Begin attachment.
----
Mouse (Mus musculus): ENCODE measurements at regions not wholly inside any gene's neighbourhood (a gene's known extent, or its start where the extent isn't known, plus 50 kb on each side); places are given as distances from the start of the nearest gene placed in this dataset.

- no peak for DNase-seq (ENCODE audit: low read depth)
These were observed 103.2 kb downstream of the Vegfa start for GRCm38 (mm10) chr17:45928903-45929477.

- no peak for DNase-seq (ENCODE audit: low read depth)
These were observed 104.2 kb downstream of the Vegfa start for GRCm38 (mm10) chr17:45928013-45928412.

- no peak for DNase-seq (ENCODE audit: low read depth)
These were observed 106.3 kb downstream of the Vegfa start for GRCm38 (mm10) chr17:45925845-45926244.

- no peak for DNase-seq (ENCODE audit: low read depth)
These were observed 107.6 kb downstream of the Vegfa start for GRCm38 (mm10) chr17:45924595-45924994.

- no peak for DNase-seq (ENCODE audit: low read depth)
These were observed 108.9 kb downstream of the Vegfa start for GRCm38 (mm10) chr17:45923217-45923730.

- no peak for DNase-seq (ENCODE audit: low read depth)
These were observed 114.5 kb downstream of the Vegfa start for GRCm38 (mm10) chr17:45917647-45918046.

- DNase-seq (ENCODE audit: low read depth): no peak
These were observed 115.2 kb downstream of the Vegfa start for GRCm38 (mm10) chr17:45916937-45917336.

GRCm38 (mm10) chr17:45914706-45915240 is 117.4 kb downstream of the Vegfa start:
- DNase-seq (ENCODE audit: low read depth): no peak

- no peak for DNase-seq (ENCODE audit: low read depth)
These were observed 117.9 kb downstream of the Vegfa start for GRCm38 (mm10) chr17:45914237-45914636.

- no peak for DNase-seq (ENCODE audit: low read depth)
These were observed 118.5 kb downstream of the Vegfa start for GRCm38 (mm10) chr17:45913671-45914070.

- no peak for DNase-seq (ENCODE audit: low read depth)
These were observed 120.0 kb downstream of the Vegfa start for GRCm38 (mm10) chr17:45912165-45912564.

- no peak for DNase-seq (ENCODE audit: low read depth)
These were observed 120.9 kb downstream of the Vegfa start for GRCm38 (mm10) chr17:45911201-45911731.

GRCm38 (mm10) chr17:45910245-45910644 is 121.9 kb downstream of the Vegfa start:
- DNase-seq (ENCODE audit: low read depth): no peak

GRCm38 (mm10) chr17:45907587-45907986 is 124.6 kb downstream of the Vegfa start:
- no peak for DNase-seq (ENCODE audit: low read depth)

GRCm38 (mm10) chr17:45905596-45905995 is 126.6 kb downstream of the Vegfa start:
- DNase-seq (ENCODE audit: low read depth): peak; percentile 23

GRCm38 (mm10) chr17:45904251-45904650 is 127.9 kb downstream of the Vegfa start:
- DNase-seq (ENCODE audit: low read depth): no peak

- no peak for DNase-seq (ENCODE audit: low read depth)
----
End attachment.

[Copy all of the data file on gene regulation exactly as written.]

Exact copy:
Mouse (Mus musculus): ENCODE measurements at regions not wholly inside any gene's neighbourhood (a gene's known extent, or its start where the extent isn't known, plus 50 kb on each side); places are given as distances from the start of the nearest gene placed in this dataset.

- no peak for DNase-seq (ENCODE audit: low read depth)
These were observed 103.2 kb downstream of the Vegfa start for GRCm38 (mm10) chr17:45928903-45929477.

- no peak for DNase-seq (ENCODE audit: low read depth)
These were observed 104.2 kb downstream of the Vegfa start for GRCm38 (mm10) chr17:45928013-45928412.

- no peak for DNase-seq (ENCODE audit: low read depth)
These were observed 106.3 kb downstream of the Vegfa start for GRCm38 (mm10) chr17:45925845-45926244.

- no peak for DNase-seq (ENCODE audit: low read depth)
These were observed 107.6 kb downstream of the Vegfa start for GRCm38 (mm10) chr17:45924595-45924994.

- no peak for DNase-seq (ENCODE audit: low read depth)
These were observed 108.9 kb downstream of the Vegfa start for GRCm38 (mm10) chr17:45923217-45923730.

- no peak for DNase-seq (ENCODE audit: low read depth)
These were observed 114.5 kb downstream of the Vegfa start for GRCm38 (mm10) chr17:45917647-45918046.

- DNase-seq (ENCODE audit: low read depth): no peak
These were observed 115.2 kb downstream of the Vegfa start for GRCm38 (mm10) chr17:45916937-45917336.

GRCm38 (mm10) chr17:45914706-45915240 is 117.4 kb downstream of the Vegfa start:
- DNase-seq (ENCODE audit: low read depth): no peak

- no peak for DNase-seq (ENCODE audit: low read depth)
These were observed 117.9 kb downstream of the Vegfa start for GRCm38 (mm10) chr17:45914237-45914636.

- no peak for DNase-seq (ENCODE audit: low read depth)
These were observed 118.5 kb downstream of the Vegfa start for GRCm38 (mm10) chr17:45913671-45914070.

- no peak for DNase-seq (ENCODE audit: low read depth)
These were observed 120.0 kb downstream of the Vegfa start for GRCm38 (mm10) chr17:45912165-45912564.

- no peak for DNase-seq (ENCODE audit: low read depth)
These were observed 120.9 kb downstream of the Vegfa start for GRCm38 (mm10) chr17:45911201-45911731.

GRCm38 (mm10) chr17:45910245-45910644 is 121.9 kb downstream of the Vegfa start:
- DNase-seq (ENCODE audit: low read depth): no peak

GRCm38 (mm10) chr17:45907587-45907986 is 124.6 kb downstream of the Vegfa start:
- no peak for DNase-seq (ENCODE audit: low read depth)

GRCm38 (mm10) chr17:45905596-45905995 is 126.6 kb downstream of the Vegfa start:
- DNase-seq (ENCODE audit: low read depth): peak; percentile 23

GRCm38 (mm10) chr17:45904251-45904650 is 127.9 kb downstream of the Vegfa start:
- DNase-seq (ENCODE audit: low read depth): no peak

- no peak for DNase-seq (ENCODE audit: low read depth)